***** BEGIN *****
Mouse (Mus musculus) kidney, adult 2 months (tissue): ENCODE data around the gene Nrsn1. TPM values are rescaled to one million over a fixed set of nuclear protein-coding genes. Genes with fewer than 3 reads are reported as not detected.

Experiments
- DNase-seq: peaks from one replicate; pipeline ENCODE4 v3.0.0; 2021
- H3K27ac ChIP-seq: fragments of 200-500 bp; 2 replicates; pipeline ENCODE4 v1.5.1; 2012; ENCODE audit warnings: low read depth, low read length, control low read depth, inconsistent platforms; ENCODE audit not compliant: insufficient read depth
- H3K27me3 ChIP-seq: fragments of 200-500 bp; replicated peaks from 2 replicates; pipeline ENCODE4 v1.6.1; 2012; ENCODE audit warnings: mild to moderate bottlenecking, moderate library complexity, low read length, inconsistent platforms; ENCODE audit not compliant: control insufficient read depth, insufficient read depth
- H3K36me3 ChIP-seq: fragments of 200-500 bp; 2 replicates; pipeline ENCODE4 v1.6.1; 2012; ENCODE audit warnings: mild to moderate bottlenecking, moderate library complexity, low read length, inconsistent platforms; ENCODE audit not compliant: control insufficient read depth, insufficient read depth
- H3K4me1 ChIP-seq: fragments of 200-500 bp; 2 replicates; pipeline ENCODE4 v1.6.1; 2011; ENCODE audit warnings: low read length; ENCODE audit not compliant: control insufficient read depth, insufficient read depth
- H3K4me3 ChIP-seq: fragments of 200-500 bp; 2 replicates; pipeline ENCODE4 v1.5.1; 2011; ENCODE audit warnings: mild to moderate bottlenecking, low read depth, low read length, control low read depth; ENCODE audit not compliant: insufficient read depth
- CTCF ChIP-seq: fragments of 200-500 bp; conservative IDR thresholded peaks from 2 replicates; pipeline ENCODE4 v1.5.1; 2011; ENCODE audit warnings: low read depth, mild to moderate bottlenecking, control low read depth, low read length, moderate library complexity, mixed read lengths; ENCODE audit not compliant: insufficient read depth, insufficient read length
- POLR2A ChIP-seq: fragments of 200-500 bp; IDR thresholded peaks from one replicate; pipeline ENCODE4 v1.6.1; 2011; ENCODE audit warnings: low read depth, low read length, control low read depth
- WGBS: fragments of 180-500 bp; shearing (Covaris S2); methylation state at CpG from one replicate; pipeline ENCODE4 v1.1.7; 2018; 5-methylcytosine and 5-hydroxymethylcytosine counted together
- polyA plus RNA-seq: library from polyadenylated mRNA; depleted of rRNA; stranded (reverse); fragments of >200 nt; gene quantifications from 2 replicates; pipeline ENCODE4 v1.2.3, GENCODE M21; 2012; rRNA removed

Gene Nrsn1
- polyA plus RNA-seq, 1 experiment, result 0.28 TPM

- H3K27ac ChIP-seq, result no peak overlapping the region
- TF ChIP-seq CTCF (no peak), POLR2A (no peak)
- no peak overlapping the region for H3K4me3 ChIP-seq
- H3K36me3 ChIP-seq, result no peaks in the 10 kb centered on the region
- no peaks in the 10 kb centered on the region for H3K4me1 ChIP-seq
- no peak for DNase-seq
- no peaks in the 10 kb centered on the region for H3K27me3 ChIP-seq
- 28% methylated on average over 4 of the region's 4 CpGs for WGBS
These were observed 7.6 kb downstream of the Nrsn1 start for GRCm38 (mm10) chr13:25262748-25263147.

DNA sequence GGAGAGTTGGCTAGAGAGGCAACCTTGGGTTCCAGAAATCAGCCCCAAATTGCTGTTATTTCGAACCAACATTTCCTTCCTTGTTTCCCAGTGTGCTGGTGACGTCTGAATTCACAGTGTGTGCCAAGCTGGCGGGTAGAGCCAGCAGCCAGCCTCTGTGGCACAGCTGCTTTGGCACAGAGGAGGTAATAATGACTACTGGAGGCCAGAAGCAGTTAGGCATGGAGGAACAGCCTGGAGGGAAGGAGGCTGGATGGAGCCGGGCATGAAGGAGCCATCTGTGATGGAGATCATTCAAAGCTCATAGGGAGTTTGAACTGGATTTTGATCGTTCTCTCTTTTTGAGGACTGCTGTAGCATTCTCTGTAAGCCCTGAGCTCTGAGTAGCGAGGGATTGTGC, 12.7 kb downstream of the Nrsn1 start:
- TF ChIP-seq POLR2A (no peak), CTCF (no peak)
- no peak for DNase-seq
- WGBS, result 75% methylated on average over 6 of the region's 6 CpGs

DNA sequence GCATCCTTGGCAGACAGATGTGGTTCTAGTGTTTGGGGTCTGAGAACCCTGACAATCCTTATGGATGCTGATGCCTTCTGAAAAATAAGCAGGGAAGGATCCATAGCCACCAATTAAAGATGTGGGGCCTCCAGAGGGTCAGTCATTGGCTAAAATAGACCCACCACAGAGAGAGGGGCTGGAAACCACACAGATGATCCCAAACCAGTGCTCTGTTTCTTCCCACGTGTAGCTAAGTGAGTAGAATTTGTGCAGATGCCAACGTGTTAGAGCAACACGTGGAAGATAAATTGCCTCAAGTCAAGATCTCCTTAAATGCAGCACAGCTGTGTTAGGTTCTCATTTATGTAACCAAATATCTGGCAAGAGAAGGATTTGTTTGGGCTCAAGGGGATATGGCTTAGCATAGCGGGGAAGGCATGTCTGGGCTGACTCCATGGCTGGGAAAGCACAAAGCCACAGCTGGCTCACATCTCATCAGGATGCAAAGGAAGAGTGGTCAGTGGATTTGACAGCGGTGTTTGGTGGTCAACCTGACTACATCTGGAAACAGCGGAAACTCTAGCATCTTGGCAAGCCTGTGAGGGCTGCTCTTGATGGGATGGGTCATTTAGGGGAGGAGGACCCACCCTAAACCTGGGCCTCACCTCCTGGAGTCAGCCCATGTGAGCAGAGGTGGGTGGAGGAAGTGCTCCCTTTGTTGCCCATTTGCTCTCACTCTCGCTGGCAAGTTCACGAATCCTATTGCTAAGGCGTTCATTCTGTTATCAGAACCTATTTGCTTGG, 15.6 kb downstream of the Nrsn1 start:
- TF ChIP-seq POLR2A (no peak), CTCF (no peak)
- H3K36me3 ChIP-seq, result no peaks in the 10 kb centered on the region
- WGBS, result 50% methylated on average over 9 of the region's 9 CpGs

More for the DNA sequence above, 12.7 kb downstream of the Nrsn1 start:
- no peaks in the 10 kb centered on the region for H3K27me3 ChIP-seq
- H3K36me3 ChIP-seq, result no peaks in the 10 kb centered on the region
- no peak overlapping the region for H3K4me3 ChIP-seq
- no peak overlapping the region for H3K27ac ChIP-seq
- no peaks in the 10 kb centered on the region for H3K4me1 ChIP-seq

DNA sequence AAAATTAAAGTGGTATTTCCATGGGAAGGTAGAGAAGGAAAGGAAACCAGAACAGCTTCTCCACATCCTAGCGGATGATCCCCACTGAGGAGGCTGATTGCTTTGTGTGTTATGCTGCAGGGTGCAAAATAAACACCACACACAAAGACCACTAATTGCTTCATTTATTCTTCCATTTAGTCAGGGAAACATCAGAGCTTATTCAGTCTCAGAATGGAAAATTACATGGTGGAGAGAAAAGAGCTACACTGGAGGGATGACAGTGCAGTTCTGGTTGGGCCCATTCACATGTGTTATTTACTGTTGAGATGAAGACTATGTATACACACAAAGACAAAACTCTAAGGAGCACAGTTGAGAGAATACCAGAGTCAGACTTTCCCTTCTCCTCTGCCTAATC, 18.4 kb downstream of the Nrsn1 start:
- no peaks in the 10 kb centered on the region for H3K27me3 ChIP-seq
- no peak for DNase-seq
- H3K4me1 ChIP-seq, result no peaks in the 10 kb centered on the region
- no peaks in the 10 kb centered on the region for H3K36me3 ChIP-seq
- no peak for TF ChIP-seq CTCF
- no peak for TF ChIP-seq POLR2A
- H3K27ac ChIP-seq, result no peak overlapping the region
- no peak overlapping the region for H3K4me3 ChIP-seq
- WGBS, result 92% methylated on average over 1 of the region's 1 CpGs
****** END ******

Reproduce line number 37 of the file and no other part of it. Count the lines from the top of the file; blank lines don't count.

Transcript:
- no peaks in the 10 kb centered on the region for H3K4me1 ChIP-seq